Yakety Yak to Clickity Clack

Whenever I hear a person speak about their dislike of history, the criticism often lies in that it was boring, or just a bunch of facts and dates. This kind of statement makes it somewhat apparent that often times how we are “doing” or presenting history is not that relevant to much of the general public. In these cases, is it that the historian/curator is generalizing or “dumbing down” information into what he thinks his audience needs to know– the very basics, the facts and figures—or not considering what the consumer/patron would like to know?

As Roy Rosenzweig clarifies in his articles, “Wikipedia‘s view of history is not only more anecdotal and colorful than professional history, it is also—again like much popular history—more factualist. From the perspective of professional historians, the problem of Wikipedian history is not that it disregards the facts but that it elevates them above everything else and spends too much time and energy (in the manner of many collectors) on organizing those facts into categories and lists.” Also unlike professional academic history, it is hard “to discern any overall interpretive stance in Wikipedia.”


Today’s traditional historian?

This disconnect between “boring” history and “anecdotal” history on the web lies at the center of the many issues facing the contemporary historian. How can professional academics reconcile the “deeply individualistic craft” and “possessive individualism” of history with the open and collaborative nature of the web?

“Wikipedia has created a working community, but has it created a good historical resource? Are Wikipedians good historians?”

I agree with several aspects of Rosenzweig’s analysis. First, that those who write history for a living should join popular history makers in contributing a better type of history to Wikipedia. Moreover, “historians probably have a professional obligation to make it as good as possible. And if every member of the Organization of American Historians devoted just one day to improving the entries in her or his areas of expertise, it would not only significantly raise the quality of Wikipedia, it would also enhance popular historical literacy.” This could allow teachers to spend “more time teaching about the limitations of all information sources…and emphasizing the skills of critical analysis of primary and secondary sources.”

The great thing is that this is happening now! A quick Google search for crowdsourced history reveals a variety of projects. The best lists crowdsourcing projects I found appear here and here.

I think the real problem is what Edson talks about when he says everyone on the Internet “would automatically be granted the right to both consume and produce—to read, and write—on equal footing with everyone else.” Herein lies the ultimate Catch 22 of the Internet. It has supplied an unrivaled platform for people to express often anonymous opinions, pursue any interest, and become lost amongst the crowd.

Yet, while the Internet is full of moderators, it has no filter, or rather only those we apply. It is up to us as individuals to learn—much as historians—to moderate the types of information we receive and know the difference between real, usable information and the abundance of repeated garbage that often comes through the form of either ill-informed opinions (YouTube comments or Amazon reviews, anyone?) or worse, outright Internet trolls.



I think of the young child repeatedly asking the question “why?” in a juvenile effort to test a parent’s patience and discover unending questions of life.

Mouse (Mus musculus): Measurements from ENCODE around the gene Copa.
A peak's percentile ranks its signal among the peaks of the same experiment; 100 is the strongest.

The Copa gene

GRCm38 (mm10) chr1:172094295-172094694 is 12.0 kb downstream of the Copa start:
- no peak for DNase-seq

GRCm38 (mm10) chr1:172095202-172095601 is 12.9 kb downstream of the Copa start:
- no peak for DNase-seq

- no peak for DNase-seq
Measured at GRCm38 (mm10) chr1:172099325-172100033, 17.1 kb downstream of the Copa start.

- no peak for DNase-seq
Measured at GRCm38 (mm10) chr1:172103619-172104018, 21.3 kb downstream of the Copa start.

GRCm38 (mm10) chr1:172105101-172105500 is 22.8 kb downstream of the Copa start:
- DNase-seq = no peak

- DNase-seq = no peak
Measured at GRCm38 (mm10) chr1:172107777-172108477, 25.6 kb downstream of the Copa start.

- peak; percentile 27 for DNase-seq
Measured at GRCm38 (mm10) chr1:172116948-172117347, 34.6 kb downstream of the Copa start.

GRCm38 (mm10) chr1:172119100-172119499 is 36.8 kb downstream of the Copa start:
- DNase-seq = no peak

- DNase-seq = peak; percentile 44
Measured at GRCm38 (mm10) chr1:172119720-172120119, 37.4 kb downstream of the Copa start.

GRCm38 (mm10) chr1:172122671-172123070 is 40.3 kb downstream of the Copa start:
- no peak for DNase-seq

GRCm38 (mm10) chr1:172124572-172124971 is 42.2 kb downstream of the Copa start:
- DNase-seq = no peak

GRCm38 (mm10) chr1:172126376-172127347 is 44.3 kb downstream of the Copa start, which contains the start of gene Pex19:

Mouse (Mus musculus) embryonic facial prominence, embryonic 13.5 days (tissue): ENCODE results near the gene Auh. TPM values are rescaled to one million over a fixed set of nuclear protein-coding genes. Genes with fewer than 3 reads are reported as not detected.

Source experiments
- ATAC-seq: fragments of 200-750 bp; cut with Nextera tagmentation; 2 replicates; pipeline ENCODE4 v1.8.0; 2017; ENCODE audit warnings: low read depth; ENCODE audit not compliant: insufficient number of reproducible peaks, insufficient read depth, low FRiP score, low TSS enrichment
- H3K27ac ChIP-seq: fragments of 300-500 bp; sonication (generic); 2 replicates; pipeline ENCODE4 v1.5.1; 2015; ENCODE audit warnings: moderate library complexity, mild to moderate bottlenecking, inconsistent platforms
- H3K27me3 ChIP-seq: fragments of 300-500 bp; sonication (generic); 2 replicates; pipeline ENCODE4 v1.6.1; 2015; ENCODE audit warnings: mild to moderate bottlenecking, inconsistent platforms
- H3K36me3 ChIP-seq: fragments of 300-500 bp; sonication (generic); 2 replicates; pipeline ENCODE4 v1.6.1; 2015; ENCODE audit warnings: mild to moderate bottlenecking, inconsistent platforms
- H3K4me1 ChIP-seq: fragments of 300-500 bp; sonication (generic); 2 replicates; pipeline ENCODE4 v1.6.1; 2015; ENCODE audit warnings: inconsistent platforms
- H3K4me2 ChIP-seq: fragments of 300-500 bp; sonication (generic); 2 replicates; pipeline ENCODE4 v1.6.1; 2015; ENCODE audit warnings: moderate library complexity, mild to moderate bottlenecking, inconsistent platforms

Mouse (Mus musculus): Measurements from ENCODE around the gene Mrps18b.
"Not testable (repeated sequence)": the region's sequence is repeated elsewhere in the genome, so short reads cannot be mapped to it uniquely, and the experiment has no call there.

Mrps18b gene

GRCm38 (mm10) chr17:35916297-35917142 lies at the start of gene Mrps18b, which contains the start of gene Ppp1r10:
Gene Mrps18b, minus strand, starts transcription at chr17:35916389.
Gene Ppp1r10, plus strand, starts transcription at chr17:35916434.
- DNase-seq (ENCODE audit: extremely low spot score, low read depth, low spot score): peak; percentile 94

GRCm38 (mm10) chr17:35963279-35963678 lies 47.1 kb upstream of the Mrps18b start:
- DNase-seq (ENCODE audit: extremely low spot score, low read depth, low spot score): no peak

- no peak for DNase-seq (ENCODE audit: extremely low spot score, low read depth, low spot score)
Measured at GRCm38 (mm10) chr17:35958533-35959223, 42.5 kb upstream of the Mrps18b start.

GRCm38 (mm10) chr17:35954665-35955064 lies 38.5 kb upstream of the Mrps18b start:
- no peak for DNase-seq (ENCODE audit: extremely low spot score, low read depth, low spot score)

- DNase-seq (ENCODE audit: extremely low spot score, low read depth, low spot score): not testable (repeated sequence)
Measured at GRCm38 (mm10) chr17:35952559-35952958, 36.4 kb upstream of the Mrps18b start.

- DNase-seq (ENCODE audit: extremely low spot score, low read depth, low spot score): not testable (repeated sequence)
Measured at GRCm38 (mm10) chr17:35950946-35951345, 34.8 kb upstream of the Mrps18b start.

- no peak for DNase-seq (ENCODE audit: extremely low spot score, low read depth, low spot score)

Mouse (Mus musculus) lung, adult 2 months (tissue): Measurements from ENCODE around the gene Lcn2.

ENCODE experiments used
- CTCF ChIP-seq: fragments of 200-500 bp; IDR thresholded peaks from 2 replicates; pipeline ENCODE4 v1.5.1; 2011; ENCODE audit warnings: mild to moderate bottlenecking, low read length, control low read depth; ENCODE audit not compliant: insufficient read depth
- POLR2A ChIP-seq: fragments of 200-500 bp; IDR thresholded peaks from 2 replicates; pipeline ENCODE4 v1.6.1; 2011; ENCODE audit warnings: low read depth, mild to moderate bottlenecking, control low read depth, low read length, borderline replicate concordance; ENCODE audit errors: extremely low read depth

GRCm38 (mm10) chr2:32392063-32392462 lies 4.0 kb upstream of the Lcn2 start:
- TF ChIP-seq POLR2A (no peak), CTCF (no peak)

Now the “why” is at our fingertips

Historians should probably be thankful that Wikipedia has done as good job as it has at managing the masses of voices while gathering crowdsourced information. Even though these Wikipedians have not been asked to provide this information, they are fulfilling what Ford describes as “a fundamental need to be consulted, engaged, to exercise their knowledge (and thus power), and no other medium that came before has been able to tap into that as effectively.” —Why wasn’t I consulted?? (WWIC)

This aspect perhaps allows Wikipedia to maintain its encyclopedic integrity without becoming just a comment section for history or giving n to the complainers and trolls.

“The web was surprisingly good at emulating a TV, a newspaper, a book, or a radio. But the web is not just some kind of magic all-absorbing meta-medium. It’s its own thing. The days of the web as all-purpose media emulator are numbered. Apps provide niche experiences. People apparently like niche experiences enough to pay for them.”


Satisfied user

If anything, as Rosenzweig suggests, historians need to “emulate the great democratic triumph of Wikipedia—its demonstration that people are eager for free and accessible information resources,” and “have a responsibility to make better information sources available online.”


One thought on “Yakety Yak to Clickity Clack

  1. I really like that you chose to highlight Rosenzweig’s point “This could allow teachers to spend ‘more time teaching about the limitations of all information sources…and emphasizing the skills of critical analysis of primary and secondary sources.'” I think this brings up important insights about why crowdsourcing is important for historians. It allows many perspectives and audiences to be included as well as serving as a resource for other mediums like education. I think this kind of collaboration for historical knowledge can bring many academic fields together to ensure an accurate historical record. I also appreciate Rosenzweig’s suggestion of using Wikipedia as a way to analyze primary and secondary sources; maybe that would give the site a more positive image in the classroom instead of it being known as “the bad source.” Great post and great points you brought up!


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